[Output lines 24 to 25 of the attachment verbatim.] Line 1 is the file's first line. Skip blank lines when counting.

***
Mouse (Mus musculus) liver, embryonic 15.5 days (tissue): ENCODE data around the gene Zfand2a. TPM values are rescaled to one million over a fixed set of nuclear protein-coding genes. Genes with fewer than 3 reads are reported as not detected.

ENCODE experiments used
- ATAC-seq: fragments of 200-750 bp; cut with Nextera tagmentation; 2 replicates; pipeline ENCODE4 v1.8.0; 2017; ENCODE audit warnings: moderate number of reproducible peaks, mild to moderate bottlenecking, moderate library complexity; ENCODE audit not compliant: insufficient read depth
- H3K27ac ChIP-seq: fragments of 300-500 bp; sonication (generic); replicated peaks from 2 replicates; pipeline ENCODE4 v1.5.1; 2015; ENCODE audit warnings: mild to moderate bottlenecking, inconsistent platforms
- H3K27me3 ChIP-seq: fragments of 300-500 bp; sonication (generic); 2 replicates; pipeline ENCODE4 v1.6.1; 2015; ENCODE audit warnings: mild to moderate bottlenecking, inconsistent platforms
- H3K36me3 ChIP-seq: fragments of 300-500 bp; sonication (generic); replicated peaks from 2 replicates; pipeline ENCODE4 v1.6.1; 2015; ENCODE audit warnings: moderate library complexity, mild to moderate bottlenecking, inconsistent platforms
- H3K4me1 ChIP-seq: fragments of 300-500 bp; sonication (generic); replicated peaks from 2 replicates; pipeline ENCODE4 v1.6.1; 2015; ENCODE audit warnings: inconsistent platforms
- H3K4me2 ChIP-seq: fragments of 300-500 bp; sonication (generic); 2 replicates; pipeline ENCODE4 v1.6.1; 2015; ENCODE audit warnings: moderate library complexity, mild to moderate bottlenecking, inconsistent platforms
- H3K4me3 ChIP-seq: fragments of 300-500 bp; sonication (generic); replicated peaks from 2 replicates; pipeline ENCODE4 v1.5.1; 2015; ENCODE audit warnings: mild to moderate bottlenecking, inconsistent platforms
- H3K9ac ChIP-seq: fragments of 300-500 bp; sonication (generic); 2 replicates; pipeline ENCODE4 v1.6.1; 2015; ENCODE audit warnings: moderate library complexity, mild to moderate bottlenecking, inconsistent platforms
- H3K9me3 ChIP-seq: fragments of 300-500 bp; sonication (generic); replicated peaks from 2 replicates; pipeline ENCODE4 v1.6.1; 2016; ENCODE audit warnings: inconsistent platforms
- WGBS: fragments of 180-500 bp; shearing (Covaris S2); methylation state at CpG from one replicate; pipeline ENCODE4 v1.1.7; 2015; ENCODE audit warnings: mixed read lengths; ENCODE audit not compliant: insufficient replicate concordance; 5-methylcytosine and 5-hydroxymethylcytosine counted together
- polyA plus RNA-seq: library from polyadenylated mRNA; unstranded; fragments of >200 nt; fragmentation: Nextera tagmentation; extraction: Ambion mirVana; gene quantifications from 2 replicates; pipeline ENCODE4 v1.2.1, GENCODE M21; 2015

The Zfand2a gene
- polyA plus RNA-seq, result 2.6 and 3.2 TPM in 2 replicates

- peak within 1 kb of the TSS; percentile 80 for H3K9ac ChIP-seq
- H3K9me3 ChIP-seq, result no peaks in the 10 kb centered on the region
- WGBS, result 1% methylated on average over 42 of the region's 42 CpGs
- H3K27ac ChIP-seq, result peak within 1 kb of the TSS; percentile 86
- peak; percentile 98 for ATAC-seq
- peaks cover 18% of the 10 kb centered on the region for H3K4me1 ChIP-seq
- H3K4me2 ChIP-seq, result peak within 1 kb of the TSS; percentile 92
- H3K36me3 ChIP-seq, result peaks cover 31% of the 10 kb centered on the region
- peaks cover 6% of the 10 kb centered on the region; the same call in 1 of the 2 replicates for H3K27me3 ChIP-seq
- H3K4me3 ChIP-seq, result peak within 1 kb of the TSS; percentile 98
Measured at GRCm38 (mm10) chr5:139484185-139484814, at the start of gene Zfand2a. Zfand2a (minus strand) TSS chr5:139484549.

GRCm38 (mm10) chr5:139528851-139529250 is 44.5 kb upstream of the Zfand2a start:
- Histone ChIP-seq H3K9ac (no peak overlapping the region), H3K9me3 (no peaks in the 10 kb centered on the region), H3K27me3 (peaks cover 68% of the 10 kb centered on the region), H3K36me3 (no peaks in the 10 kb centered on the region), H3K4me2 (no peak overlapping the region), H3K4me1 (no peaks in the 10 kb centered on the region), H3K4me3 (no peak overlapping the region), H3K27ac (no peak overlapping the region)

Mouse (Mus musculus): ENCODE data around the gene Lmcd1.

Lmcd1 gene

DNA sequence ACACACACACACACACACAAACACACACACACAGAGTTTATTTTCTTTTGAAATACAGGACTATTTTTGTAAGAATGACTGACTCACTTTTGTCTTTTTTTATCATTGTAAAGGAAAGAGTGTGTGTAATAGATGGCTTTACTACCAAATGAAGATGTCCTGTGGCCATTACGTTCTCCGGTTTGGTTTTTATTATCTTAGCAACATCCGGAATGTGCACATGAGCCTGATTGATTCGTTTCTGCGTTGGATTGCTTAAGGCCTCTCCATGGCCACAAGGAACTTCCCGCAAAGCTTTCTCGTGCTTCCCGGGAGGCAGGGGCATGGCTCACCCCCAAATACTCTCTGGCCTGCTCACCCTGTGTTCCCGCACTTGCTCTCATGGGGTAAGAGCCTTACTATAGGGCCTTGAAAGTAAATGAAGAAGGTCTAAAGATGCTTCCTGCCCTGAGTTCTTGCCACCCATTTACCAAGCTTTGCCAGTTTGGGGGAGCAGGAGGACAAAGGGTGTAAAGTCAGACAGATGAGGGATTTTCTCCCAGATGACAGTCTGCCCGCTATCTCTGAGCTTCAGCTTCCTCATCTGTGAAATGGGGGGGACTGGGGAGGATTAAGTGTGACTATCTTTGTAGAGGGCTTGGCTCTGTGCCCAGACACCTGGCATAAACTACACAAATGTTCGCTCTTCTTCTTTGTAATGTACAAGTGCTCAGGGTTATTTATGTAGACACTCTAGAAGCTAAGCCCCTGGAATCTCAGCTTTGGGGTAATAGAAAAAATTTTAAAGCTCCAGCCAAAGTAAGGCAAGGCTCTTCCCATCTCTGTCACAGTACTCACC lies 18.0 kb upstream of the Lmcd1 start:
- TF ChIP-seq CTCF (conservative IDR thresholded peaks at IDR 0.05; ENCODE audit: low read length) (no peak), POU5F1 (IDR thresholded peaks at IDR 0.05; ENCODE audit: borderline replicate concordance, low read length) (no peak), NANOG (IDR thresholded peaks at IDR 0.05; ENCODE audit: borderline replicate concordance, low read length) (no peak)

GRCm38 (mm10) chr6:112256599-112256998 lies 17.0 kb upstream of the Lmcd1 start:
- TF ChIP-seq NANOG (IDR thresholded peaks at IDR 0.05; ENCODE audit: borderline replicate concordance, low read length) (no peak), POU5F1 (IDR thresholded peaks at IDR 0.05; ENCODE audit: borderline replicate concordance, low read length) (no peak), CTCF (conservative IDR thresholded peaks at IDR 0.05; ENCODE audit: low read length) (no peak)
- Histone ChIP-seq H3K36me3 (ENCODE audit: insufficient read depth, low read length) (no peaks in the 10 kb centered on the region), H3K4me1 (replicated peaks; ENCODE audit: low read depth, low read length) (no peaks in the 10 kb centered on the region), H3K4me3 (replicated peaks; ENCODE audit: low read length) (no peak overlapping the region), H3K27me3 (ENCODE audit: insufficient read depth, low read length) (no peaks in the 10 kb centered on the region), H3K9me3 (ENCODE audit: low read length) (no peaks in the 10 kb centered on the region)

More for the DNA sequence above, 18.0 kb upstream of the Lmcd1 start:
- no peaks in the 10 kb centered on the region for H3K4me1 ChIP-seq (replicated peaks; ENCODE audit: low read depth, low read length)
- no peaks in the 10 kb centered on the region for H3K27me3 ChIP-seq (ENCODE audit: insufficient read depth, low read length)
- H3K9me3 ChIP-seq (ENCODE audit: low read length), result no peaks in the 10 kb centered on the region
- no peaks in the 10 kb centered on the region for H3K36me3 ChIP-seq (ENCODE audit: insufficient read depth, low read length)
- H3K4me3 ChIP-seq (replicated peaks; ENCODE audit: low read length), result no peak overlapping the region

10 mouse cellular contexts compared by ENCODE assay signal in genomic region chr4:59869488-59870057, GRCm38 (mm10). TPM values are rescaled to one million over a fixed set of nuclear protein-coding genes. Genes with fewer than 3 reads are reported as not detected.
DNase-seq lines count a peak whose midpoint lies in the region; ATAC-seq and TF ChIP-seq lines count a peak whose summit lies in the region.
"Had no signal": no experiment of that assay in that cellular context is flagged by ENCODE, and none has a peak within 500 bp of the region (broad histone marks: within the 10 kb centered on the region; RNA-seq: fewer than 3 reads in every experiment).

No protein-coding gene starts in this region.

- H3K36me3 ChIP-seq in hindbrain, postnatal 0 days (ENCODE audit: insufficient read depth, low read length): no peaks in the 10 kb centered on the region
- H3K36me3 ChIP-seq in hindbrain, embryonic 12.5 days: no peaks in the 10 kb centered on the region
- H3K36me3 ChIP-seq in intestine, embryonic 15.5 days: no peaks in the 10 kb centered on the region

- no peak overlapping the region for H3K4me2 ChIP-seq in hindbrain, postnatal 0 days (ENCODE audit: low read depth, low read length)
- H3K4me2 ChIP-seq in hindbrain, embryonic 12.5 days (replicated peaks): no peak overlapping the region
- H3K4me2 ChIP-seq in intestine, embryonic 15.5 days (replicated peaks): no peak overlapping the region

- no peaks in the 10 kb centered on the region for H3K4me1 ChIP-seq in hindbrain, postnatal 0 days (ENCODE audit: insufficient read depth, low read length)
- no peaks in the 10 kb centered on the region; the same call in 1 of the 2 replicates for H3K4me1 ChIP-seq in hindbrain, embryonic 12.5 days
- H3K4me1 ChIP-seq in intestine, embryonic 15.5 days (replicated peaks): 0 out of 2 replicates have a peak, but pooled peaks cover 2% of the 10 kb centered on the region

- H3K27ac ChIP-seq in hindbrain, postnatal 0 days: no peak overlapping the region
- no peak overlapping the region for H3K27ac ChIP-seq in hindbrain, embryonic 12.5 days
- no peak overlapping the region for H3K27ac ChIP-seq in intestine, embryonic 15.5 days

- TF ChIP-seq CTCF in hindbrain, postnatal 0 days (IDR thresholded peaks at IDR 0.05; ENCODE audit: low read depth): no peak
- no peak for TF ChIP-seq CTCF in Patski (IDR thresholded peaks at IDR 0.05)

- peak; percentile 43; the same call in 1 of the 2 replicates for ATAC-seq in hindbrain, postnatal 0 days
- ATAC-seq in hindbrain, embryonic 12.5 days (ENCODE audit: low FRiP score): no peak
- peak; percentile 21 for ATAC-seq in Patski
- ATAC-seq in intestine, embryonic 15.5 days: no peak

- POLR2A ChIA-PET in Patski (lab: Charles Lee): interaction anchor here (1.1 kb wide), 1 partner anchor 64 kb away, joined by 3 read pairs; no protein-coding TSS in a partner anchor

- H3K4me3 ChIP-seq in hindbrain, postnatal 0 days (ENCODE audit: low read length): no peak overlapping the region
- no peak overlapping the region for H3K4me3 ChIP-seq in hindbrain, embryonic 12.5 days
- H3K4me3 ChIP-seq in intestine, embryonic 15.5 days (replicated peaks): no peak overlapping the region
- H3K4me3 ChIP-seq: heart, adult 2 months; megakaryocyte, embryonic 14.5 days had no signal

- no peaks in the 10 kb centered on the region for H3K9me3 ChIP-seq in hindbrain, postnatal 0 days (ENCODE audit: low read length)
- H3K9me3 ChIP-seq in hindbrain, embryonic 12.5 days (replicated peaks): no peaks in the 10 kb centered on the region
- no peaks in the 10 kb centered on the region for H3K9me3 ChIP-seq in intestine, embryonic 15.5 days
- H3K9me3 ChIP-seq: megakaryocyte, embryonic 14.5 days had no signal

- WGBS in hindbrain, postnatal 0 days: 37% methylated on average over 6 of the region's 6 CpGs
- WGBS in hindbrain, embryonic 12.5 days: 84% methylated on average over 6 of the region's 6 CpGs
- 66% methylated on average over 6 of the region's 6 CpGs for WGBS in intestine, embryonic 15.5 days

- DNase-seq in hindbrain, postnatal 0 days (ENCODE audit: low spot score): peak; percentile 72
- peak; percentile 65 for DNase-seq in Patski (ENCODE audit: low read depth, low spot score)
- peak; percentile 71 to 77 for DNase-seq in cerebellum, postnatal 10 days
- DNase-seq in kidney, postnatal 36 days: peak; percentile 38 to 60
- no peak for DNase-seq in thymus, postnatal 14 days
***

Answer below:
- peaks cover 6% of the 10 kb centered on the region; the same call in 1 of the 2 replicates for H3K27me3 ChIP-seq
- H3K4me3 ChIP-seq, result peak within 1 kb of the TSS; percentile 98